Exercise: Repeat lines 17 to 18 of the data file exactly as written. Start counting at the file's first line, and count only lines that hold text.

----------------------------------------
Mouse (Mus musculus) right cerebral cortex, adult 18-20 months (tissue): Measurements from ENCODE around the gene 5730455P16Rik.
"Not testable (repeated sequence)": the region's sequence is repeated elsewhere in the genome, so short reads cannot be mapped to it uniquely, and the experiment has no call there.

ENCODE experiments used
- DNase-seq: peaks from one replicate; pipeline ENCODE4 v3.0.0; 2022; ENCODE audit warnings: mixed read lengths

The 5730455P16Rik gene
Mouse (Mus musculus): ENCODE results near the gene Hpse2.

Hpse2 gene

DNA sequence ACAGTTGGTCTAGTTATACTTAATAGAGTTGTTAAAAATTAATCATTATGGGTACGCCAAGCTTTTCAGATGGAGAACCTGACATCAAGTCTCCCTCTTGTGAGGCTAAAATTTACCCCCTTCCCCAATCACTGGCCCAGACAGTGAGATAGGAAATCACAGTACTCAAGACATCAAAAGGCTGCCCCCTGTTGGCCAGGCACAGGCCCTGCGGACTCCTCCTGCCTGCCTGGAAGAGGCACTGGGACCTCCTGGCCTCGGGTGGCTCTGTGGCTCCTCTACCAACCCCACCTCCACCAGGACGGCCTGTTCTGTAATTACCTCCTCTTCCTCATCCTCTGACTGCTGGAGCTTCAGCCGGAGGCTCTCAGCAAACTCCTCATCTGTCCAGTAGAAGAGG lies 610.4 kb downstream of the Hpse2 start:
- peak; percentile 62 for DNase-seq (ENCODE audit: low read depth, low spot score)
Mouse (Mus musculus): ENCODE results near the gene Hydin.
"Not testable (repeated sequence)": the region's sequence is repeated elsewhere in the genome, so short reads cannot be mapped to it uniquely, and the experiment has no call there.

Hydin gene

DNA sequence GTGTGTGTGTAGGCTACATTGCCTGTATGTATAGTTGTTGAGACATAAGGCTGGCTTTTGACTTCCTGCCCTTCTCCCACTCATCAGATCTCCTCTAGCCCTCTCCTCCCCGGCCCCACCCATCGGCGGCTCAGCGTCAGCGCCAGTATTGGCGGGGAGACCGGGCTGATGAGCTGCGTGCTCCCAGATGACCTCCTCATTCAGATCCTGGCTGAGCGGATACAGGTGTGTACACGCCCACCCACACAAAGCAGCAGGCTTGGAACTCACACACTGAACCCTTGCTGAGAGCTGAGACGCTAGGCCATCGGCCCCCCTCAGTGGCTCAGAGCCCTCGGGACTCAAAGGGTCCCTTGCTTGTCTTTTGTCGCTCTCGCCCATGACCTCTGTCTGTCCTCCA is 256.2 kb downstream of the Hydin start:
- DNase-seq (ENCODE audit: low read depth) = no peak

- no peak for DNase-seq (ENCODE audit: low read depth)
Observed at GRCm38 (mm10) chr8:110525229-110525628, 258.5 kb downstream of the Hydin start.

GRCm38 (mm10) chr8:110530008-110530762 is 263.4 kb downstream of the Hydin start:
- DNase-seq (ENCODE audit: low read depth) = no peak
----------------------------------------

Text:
GRCm38 (mm10) chr8:110530008-110530762 is 263.4 kb downstream of the Hydin start:
- DNase-seq (ENCODE audit: low read depth) = no peak